Friday, November 21, 2008

How to create a Google Gadget

Google Gadgets are a great tool, they allow you to have specific information in, what you could call, a small HTML page. You can export your gadgets to iGoogle, Google Desktop, Google Toolbar, to any web page and even you can create a Windows Vista Gadget based on them, isn't that great?

In this post, I am going to walk you through the creation of a simple gadget, but first let's talk about what Google Gadgets are.

Google gadgets are small pieces of code created using XML, HTML, CSS and Javascript that allow you to display data. These gadgets can be embedded in certain applications allowing you to export your information more easily.

They are really easy to create, you just need basic knowledge of HTML and JavaScript and Google provides you with JavaScript APIs to you make your life easier, you can check them in their Legacy Gadgets API Developer's Guide

One of the greatest advantages about a gadget is that they can be used in so many places, but you manage only one source code, so if you need to apply a change to your gadget, you just do it and then all the places were the gadget is used would be updated with no new installation or update required.

Before we start coding, let's talk about a little bit about the gadget components. A Google Gadget is a XML file that contains one big tag called Module that encloses the gadget, then we have two main different components, the module preferences and the gadget content.

The module preferences are tags that you use to set the gadget information like title, author, width, height, etc. In our example, you will see this tag <Require feature="dynamic-height"/>, this tells the gadget parser that the height should be dynamically changed depending on the size of the content. This feature only works with iGoogle though.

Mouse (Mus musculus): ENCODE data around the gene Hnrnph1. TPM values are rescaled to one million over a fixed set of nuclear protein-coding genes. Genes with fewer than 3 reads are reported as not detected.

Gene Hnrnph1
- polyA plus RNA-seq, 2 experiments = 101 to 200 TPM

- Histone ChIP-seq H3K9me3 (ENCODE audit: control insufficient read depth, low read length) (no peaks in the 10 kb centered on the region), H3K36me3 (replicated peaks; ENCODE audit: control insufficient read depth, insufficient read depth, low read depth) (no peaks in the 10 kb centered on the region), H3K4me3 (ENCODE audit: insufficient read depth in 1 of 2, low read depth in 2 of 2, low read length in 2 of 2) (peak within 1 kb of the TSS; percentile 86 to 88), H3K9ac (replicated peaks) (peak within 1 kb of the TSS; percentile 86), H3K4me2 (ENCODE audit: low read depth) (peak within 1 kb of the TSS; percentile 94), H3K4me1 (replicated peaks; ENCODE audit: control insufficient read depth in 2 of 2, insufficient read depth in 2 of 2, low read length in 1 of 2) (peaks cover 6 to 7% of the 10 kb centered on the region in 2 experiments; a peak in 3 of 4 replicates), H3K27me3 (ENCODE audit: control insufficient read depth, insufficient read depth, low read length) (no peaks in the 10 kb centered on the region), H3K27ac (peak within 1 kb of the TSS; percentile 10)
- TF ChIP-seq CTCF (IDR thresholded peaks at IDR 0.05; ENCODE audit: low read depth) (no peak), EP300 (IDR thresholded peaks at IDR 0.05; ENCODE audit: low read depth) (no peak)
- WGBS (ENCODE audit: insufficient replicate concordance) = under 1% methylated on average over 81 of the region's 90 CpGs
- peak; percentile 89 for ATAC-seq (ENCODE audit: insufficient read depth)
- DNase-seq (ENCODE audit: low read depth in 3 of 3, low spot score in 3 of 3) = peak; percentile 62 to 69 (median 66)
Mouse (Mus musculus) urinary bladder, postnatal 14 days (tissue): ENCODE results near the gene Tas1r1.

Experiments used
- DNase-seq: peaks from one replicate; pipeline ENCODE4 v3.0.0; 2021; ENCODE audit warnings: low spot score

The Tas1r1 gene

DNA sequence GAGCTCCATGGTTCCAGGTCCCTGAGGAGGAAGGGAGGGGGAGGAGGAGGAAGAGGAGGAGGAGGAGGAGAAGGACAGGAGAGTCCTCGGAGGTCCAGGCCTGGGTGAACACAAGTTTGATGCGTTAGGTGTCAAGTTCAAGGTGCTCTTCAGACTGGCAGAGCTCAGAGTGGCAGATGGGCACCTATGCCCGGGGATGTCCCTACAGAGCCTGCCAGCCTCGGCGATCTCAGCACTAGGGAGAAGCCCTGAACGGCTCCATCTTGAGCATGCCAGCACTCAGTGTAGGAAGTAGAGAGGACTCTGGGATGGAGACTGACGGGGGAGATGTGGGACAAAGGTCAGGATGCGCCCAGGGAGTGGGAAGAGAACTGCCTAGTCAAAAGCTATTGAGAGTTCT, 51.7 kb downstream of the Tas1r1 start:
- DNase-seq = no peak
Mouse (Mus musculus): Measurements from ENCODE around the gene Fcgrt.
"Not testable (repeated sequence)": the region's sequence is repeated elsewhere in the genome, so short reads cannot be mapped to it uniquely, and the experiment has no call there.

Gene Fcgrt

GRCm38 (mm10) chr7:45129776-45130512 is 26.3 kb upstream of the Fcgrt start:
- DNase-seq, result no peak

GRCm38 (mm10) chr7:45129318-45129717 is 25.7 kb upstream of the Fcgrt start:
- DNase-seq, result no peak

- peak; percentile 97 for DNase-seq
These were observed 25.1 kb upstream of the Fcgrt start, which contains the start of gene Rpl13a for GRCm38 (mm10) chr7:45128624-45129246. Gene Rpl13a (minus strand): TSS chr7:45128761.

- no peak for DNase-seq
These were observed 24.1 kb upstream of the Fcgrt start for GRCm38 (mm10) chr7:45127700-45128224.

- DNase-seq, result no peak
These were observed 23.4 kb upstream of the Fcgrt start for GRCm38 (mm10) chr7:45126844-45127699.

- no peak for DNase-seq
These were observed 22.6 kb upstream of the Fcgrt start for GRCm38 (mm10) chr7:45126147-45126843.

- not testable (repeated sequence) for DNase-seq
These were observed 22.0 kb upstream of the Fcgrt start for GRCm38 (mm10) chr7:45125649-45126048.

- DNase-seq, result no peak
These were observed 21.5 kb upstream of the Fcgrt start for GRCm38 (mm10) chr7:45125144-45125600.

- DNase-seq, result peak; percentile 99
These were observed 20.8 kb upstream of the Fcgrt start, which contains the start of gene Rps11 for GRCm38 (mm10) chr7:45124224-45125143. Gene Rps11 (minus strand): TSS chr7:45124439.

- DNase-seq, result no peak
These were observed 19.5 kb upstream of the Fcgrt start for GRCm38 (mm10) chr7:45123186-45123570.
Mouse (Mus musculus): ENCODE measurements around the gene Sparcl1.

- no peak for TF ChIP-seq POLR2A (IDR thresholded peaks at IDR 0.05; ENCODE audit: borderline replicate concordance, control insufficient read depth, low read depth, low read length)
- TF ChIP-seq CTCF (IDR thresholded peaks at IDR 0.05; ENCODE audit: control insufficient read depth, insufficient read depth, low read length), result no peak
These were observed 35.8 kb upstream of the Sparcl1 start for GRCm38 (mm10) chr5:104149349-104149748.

The gadget content is where you do all the work, here you need to specify a type, mainly "html" if you want to have your HTML and JavaScript in your gadget or "url" if you want the gadget content to live on a remote web page referenced by a URL in the gadget spec. Inside this tag you can code JavaScript and HTML to layout your data, and CSS if you want to give some style to your content. You need to enclose your code into the tags ![CDATA[ and ]].

For this post, we are going to create a simple gadget that reads the CNN.com top stories feed and display them using the API called _IG_FetchFeedAsJSON to read the feed as JSON. You will see that this code is really simple and easy to follow.

To work with Google gadgets you need a proper editor, you could use notepad if you want at first, but then you would need a way to publish it. Google already provides a tool called Google Gadget Editor (GGE) which is a gadget itself, so you can embedded it in your iGoogle, which allows you to edit your gadget and preview it in the same editor if want to. You can add it to your iGoogle by clicking here.

Now that you have the GGE in your iGoogle page, copy the following code into your GGE.

<?xml version="1.0" encoding="UTF-8"?>
<Module>
<ModulePrefs
title="CNN.com Top Stories"
title_url="http://www.cnn.com/"
author="Your name"
author_email="youremail@domain.com"
description="Gadget to see the current CNN.com top stories."
width="450"
height="350"
scrolling="true">
<Require feature="dynamic-height"/>
</ModulePrefs>

<Content type="html">
<![CDATA[
<style>